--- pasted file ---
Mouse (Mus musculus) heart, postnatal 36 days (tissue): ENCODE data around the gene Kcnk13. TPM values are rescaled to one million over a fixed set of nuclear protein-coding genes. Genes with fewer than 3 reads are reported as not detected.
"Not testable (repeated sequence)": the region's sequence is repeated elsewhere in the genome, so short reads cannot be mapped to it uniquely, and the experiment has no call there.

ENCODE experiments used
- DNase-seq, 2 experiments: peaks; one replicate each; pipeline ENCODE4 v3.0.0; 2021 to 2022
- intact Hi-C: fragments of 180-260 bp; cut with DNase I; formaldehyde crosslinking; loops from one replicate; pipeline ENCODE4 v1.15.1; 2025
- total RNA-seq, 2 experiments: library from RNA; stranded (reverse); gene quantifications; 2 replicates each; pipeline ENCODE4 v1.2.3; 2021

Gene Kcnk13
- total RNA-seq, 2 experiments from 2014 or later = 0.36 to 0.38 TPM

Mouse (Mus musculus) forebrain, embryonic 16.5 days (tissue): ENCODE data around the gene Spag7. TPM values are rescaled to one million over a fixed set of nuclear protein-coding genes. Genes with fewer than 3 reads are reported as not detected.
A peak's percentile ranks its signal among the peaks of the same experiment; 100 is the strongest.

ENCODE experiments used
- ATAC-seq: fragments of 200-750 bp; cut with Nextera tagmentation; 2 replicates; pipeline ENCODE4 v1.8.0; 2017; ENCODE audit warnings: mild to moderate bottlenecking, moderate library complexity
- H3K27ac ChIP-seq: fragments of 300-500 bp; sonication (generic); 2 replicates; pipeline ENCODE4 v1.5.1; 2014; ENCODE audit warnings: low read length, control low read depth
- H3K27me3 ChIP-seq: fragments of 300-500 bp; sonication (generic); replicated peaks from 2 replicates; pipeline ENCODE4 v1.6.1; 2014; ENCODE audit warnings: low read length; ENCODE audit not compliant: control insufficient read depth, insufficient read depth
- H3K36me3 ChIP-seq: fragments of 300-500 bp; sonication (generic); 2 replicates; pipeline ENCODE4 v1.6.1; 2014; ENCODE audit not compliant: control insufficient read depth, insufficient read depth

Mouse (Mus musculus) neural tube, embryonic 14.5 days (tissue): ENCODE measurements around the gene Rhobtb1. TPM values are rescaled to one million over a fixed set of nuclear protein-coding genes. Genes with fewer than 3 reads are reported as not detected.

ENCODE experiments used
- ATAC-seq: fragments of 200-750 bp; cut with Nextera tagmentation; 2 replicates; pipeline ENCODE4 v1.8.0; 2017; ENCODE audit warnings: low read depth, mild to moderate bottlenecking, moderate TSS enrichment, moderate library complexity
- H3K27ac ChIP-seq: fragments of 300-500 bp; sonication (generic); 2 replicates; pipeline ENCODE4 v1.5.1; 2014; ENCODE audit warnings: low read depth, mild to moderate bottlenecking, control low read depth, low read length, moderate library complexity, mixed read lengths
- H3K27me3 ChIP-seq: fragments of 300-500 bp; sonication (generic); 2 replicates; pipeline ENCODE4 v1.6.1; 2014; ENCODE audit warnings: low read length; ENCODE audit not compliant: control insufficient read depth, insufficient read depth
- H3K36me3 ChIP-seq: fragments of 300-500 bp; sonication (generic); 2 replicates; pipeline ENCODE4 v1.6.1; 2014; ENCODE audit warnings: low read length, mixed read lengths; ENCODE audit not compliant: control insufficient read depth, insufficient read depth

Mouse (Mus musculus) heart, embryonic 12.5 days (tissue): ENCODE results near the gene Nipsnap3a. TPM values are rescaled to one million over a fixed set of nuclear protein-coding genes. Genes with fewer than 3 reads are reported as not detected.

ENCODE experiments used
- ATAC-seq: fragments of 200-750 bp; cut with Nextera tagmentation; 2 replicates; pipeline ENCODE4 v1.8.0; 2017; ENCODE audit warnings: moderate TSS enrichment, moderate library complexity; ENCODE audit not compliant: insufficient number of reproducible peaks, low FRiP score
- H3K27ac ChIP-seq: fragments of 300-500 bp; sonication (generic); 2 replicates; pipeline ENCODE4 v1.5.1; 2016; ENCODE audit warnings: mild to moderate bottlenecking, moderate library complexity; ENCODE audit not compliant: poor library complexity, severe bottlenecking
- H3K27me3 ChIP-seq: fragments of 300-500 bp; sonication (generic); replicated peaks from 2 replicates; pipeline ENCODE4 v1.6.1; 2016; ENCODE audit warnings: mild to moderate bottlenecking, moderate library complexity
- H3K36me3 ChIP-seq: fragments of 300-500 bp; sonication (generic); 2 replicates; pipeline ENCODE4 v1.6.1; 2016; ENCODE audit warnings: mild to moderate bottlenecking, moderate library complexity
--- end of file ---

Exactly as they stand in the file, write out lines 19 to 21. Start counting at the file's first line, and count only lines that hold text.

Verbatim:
- H3K27ac ChIP-seq: fragments of 300-500 bp; sonication (generic); 2 replicates; pipeline ENCODE4 v1.5.1; 2014; ENCODE audit warnings: low read depth, mild to moderate bottlenecking, control low read depth, low read length, moderate library complexity, mixed read lengths
- H3K27me3 ChIP-seq: fragments of 300-500 bp; sonication (generic); 2 replicates; pipeline ENCODE4 v1.6.1; 2014; ENCODE audit warnings: low read length; ENCODE audit not compliant: control insufficient read depth, insufficient read depth
- H3K36me3 ChIP-seq: fragments of 300-500 bp; sonication (generic); 2 replicates; pipeline ENCODE4 v1.6.1; 2014; ENCODE audit warnings: low read length, mixed read lengths; ENCODE audit not compliant: control insufficient read depth, insufficient read depth